On December 29, 1982, there had been a big party in the boardroom, and it was attended by many of the old-timers like Ives himself--Crane, Silverman, Schamberg--and Mr. Mannis, having survived his third open-heart operation, made a speech. They had given Ives a watch--a gold Swiss pocket watch from the 1920s, engraved with his name on the back (to go into a drawer along with the watch he had intended to give his son long ago at Christmas)--and a plaque.
Ives is a respected advertising executive. Over the years, he has fostered the work of younger artists and Spanish-speaking employees. By the time he retires, Ives' hair has turned white, and he feels outdated. Tired. Ives knows that he isn't Norman Rockwell or Andy Warhol. Yet, in his own small way, he has changed the world. For that, he is proud.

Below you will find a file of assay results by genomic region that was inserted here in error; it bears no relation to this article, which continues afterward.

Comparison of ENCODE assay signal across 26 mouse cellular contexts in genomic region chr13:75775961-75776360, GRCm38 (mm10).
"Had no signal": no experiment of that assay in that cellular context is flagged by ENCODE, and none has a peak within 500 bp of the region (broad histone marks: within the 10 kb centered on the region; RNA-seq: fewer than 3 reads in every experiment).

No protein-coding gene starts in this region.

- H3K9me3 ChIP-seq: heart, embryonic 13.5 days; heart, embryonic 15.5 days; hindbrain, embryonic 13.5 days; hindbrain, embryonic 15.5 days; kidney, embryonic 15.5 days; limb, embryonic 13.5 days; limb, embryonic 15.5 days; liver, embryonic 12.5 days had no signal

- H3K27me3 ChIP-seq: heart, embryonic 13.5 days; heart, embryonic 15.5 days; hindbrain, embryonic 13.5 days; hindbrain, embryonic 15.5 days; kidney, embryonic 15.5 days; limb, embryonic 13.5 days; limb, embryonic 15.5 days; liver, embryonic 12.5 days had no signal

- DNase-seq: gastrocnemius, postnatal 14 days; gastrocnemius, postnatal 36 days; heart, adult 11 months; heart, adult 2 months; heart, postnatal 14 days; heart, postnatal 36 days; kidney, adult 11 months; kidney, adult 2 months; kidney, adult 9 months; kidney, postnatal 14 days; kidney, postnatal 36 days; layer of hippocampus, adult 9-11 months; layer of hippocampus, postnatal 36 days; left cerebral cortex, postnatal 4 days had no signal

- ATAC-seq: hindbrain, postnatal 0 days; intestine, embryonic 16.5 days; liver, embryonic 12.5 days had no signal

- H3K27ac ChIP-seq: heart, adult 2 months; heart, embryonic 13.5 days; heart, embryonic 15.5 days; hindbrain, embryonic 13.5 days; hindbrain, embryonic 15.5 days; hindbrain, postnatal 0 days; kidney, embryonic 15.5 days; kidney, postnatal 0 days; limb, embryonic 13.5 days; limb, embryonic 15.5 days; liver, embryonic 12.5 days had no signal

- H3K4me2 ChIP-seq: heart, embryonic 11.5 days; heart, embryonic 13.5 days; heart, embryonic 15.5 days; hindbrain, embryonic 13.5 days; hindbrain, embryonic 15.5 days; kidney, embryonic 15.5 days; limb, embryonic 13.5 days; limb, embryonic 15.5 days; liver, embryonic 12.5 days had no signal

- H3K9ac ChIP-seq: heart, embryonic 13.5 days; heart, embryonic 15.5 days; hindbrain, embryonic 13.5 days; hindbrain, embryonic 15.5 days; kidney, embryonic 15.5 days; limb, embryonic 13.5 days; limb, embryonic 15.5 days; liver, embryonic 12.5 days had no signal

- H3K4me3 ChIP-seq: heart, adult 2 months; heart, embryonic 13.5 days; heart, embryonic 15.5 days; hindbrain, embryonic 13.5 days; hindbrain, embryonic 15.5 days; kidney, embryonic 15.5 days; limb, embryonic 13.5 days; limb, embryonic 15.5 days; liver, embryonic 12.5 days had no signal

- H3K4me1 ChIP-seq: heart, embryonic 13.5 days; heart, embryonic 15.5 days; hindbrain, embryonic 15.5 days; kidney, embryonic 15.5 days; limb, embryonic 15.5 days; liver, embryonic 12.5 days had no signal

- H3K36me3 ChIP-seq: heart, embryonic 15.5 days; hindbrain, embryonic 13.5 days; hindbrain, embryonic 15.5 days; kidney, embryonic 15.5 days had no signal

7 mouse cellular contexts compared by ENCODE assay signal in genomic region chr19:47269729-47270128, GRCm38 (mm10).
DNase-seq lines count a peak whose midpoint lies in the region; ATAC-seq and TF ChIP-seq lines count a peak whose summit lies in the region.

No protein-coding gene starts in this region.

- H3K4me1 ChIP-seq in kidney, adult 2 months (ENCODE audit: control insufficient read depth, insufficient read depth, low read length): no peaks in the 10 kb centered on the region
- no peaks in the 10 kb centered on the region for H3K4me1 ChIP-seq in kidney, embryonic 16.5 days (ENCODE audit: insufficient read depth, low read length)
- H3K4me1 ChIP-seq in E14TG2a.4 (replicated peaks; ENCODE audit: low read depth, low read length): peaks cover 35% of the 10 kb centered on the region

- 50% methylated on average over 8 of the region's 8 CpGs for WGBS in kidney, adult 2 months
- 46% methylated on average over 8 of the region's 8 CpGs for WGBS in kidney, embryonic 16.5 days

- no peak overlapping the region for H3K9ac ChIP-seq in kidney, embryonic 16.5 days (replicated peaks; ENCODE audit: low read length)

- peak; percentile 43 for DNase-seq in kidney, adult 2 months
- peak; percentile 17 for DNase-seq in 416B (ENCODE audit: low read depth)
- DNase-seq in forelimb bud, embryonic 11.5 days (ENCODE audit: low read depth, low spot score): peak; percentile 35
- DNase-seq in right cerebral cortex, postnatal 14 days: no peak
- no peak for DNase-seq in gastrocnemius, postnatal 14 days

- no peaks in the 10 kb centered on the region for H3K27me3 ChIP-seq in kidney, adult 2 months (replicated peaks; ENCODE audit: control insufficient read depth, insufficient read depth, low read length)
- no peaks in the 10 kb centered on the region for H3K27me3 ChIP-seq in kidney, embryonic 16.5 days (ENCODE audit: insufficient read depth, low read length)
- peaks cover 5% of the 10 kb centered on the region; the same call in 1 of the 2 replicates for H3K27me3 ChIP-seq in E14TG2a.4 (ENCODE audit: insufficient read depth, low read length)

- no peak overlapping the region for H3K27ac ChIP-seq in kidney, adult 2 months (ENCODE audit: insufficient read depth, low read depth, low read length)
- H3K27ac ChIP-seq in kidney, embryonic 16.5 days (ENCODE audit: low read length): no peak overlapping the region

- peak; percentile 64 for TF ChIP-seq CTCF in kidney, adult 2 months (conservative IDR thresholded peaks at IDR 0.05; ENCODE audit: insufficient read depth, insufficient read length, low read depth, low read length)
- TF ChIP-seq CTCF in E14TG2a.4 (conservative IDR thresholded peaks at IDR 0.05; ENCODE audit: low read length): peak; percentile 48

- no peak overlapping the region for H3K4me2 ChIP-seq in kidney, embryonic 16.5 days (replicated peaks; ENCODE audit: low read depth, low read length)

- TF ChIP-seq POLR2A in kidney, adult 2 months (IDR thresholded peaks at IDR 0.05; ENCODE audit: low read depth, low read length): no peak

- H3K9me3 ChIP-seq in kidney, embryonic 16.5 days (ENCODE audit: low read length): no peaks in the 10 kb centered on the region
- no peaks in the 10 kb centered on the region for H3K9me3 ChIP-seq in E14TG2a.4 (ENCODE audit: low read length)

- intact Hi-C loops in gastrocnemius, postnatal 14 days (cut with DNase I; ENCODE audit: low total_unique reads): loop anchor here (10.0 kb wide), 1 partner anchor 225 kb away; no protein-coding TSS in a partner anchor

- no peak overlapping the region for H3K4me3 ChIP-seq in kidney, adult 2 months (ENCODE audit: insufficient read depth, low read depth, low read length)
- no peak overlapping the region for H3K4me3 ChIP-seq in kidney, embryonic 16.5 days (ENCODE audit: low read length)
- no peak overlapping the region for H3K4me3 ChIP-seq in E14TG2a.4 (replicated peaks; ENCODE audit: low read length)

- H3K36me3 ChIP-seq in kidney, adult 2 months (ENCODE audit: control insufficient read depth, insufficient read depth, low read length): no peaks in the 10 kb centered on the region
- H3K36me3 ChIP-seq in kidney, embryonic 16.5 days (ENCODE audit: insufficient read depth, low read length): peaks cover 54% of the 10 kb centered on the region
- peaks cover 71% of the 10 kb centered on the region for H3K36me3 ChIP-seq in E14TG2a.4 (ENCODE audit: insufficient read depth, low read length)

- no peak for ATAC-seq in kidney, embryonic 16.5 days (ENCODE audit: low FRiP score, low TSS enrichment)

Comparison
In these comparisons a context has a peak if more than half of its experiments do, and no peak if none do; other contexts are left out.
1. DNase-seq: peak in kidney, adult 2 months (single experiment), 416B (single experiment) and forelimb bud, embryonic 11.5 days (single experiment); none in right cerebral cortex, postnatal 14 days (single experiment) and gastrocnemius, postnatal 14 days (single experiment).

This morning, a full-time professor came to my Good Books class to observe me. I have been teaching at the university for 23 years now. That's a lot of hours standing in front of classrooms over the past two decades. I shouldn't get nervous. Yet, I didn't sleep well last night, and I could barely think straight when I finally climbed out of bed at 4 a.m. for work.
That being said, the classroom observation went really well. My students participated, asked questions, pretended to be interested. The full-timer who observed me seemed impressed. As he was leaving, he said that he was going to use one of my teaching techniques in his own class next semester. I think that bodes well for my written evaluation.
So, I am thankful this evening that my classroom observation is over. I am thankful that it went well, and that my evaluator responded to my lesson plan.
Saint Marty is also exhausted. Too little sleep. Too much worry.
Napped half the day;
The toad! It looks like
it could belch
Off the Top of My Head
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